# How to effectively compute fundamental units in rings?

Consider the ring of integers of $K=\mathbb{Q}(\sqrt 2,\sqrt 3)$. By Dirichlet's unit theorem the units of $\mathcal O_K$ have rank 3, so they are expressible as $\pm u_1^au_2^bu_3^c$ for suitable units $u_1,u_2,u_3$ and $a,b,c\in\mathbb Z$. I found three units which are not expressible as powers of each other: $1+\sqrt 2$, $2+\sqrt 3$ and $\sqrt 3+\sqrt 2$ but how do I guarantee that none of these units is a power of another unit i.e $u^n=1+\sqrt 2$ or the same for the other two? For fields of the form $\mathbb Q(\sqrt m, \sqrt n)$ for coprime squarefree positive integers $m,n$ is it always sufficient to examine the minimal nontrivial solutions to $x^2-my^2=\pm 1$, $x^2-ny^2=\pm 1$ and $x^2-mny^2=\pm 1$?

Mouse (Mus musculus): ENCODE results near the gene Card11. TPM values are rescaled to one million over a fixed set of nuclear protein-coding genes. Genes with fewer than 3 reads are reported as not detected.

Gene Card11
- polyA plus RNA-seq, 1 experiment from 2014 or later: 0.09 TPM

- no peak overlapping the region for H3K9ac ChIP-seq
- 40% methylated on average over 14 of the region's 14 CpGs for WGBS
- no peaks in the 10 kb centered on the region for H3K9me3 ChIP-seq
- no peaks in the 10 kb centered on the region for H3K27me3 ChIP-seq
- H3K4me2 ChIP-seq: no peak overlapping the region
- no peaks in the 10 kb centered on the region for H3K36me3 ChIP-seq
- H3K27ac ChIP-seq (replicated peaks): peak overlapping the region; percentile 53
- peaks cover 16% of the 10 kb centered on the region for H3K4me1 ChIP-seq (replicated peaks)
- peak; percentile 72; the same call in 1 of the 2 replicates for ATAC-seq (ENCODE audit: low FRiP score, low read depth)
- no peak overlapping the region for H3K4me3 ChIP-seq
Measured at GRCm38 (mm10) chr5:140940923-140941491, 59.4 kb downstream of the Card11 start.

• I know the papers of M. Pohst for the effective computation of fundamental units in general, e.g., see here. For real biquadratic number fields this should simplify; perhaps this is already done somewhere. I found more explicit examples here. Have you see the thesis of N. Jeans? Nov 17, 2017 at 19:49
• You can search for $3$ units $u_1,u_2,u_2$ with $U_j = \log(\sigma_1(u_j),\ldots,\log\sigma_4(u_j))$ linearly independent and check if $\det(U)$ matches the regulator obtained from $\zeta_K$. Nov 17, 2017 at 21:13